SPEED MESSAGE L.
TO- DON- E--R--F ECTOR FROM ROBERT P FVANS, CHTFE PERMITS SErCTIT
SUBJECT Attached "Rport to people of Pinellas County"
DATE June 19 1974
Ben Murphy was in to pick up some blank permit forms (legitimate) and asked
that I see that you get a copy of this. Most you already know but page 11
---generally sums up the major points. Murphy feels its gathering more support
then the District miaht realize and he is not in favor of this approach.
GSNAP-A-WAY" FORM 44-900 2-PARTS
WILSON JONES COMPANY 1S61 PRINTED IN U.S.A.
*Clc~, e v -. .'' Q, ,*.
"A CLEAR AND PRESENT DANGER"
THE PINELLAS WATER CRISIS
A REPORT TO THE PEOPLE OF PINELLAS COUNTY
CONTRACTORS & BUILDERS ASSOCIATION OF PINELLAS COUNTY
There is a "clear and present danger" that new legislation will close
existing legal loop-holes and place Pinellas in an indefensible position
whereby its water supply and economic growth is jeopardized. Not only short
term water requirements are at stake but Pinellas' water needs in the next
decade. We cannot permit the passage of legislation which will place in the
hands of one non-elected board, which is subject to political pressures and
which is controlled by other counties, the uncontested legal right to dic-
tate the water supply of Pinellas. Through such legislation, the Board would
be able to. control all phases of economic growth including density, the pur-
poses for which vater is used, and many others. New construction or expansion
of existing facilities cannot ba commenced unless 'there is an adequate water
supply to support such growth. Pinellas can no longer afford to "fiddle while
Pinellas dries up." This clear threat or danger to Pinellas must be recognized
and dealt with decisively and forcefully 'through not only opposition 'to pre-
sently proposed am-enments to the Water Resources Act but by repeal of present
sections of the act which would result in restoration of control of Pinellas
SCounty well fields to Pinellas County elected officials.
Pinellas County has prospered in the past because of its unprecedented
population growth. This substantial influx of people is the factor which has
stimulated the economic prosperity that nost citizens of Pinellas have enjoyed.
Growth means demand for new businesses, expansion of existing facilities and
rost important of all the growth of the construction business. Every economist
will tell you that the building industry is the very foundation of the economy
of any county. It is the barometer of prosperity. Increased construction,
rcrodeling. and building means continued prosperity. Cessation or curtailment
means economic decline and ultirnatcly recession.
.i __ ', < ______._ __ _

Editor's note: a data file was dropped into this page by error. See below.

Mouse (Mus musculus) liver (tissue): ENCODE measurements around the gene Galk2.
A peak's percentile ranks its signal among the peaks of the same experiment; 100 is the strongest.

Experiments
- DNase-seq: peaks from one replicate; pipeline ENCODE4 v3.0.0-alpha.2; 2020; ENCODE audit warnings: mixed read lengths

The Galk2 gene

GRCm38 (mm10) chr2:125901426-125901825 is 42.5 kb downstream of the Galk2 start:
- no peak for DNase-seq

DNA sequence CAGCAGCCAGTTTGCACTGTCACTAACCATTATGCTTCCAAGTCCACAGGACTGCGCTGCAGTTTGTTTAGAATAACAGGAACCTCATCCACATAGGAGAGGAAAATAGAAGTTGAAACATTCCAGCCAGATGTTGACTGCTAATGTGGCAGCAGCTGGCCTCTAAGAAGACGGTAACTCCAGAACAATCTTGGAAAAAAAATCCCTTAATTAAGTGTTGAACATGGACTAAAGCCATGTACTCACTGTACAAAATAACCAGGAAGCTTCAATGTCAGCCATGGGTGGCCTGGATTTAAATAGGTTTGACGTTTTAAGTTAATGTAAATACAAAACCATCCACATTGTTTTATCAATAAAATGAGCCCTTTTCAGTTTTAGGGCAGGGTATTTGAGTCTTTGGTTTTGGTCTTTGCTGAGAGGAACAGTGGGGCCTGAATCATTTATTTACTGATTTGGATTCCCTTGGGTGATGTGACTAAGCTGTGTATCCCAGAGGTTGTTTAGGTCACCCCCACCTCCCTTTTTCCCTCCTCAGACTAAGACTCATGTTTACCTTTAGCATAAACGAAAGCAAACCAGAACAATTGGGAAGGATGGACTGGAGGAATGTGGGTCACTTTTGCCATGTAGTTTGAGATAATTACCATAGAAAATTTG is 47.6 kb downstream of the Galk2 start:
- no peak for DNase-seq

While the demand for Pinellas land, within its favorable climate and
living acccrodations, has increased, the supply of one of the vital
ccmaodities which is indispensable to continued growth las dec.ined. This
precious commodity is VATER. Without an increasing supply of 'ATER tlere
-can be no continuation of growth ard prosperity in Pinellas County. Pinellas
County, because it is a peninsula which protrudes into surrounding salt Vater
is unique in that it must almost totally depend upon obtaining its water from
If it were a natter of lack of supply of nature's basic ingredient,
little could be done to assure continued growth in Pinellas at least in
the short run. But supply of water is unavailable not because of the dictates
of "mother nature" but because of inter-county politics and the desire of
neighboring counties to acquire water rights for themselves to the virtual
exclusion of Pinellas. There is an unlimited aunt of water available for
use by Pinellas. The political "tap" on the water faucet of Pinellas is the
Southwest Florida Water Management District (S'vFED) which now has the power
to dictate the amount of water flow from well fields used by the county and
City of St. Petersburg. This authority is granted. ,SWFM! D. by the Water Re-
sources Act of 1972 as amended in 1973.
PINELLAS CUNTJY has only one vote out of 9 on the SW17MD Board. Hence,
other less populated counties together with IIillsborough County control the
.economic life and future of Pinellas. The legislative representatives and
SWEWD Board members of these other counties have made it CLEAR by their
statements in the press, other news media and by their actions that they
intend to withhold the vital water supply needed by Pinellas for continued